The Office of the Special Prosecutor has written to Parliament seeking information and related documents on the controversial Agyapa royalty transaction agreement.
Citi News sources within Parliament indicate that the request is to assist the office to execute its prevention of corruption objective.
The request, made by the Special Prosecutor, Martin Amidu is pursuant to Sections 2(1) (c), 29 and 73 of the Office of the Special Prosecutor Act, 2017 (Act 959) and Regulation 31 (1) and (2) of the Office of the Special Prosecutor (Operations) Regulations, 2018 (L.I. 2374) which mandates the office to exercise the functions and powers of prevention of corrupt activities.
When furnished with the information, Martin Amidu’s Office will seek to ascertain whether the controversial transaction could potentially promote corruption.
“This office will be concentrating on any potential of the said transaction(s) to promote and facilitate the suspected commission of corruption and corruption-related offences and advise the government accordingly,” portions of the letter sighted by citinewsroom.comnoted.
According to Citi News sources, Parliament has been given up until September 17, 2020, to furnish the Office of the Special Prosecutor with the required documents given the public interest the issue has generated particularly within this electoral season.
About the deal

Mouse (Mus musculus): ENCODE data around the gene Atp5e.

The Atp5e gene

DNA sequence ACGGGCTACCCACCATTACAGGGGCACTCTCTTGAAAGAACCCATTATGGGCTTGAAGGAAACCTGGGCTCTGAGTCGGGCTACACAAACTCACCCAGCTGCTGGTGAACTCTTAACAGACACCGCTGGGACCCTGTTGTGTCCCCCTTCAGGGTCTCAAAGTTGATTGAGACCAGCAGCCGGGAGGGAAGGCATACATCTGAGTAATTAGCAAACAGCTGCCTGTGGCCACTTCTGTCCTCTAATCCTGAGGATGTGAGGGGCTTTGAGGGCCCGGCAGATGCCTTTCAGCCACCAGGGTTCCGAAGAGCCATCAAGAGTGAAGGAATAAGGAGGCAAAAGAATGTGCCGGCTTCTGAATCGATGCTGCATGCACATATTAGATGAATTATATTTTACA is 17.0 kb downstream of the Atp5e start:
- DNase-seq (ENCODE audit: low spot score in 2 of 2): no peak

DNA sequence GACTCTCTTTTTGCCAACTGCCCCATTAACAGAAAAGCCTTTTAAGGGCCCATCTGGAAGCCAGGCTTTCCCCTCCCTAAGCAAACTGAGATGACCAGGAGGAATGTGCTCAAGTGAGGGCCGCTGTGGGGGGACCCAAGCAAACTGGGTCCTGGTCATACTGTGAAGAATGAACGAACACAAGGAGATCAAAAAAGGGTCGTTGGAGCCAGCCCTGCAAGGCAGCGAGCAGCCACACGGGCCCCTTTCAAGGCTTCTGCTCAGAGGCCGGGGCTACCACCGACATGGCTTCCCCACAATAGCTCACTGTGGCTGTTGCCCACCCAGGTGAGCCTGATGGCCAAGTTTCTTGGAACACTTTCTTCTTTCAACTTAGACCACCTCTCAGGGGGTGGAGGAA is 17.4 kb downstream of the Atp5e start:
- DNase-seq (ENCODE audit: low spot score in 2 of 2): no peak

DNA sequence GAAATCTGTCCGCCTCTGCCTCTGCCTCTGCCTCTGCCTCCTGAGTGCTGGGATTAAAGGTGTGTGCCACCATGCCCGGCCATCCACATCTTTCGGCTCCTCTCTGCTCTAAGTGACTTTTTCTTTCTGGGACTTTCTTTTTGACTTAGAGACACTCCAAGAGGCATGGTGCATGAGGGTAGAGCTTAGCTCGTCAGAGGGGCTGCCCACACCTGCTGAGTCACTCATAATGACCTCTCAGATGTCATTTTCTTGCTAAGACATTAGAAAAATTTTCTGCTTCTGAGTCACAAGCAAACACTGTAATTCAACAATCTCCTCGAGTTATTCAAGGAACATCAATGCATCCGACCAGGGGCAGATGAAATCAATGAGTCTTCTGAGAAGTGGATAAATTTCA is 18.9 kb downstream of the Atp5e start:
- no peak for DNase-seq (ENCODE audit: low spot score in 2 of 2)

In 2018, Parliament passed the Minerals Income Investment Fund Act 2018 which establishes the Fund to manage the equity interests of Ghana in mining companies and receive royalties on behalf of the government.
The purpose of the fund is to manage and invest these royalties and revenue from equities for higher returns for the benefit of the country.
The government then, through the Minerals Income Investment Fund (MIIF), set up Agyapa Royalties Limited to monetize Ghana’s gold royalties.
This was after Parliament on August 14, approved the Agyapa Mineral Royalty Limited agreement with the government of Ghana despite the walkout by the Minority.
In exchange, the company plans to raise between $500 million and $750 million for the government on the Ghana and London Stock exchanges to invest in developmental projects.
The deal, however, has become a topical issue following concerns from members of the opposition.
Civil Society groups in Mines and Energy have also described the Special Purpose Vehicle as one which is not transparent and must be suspended.
But the government insists the deal is in the best interest of the country.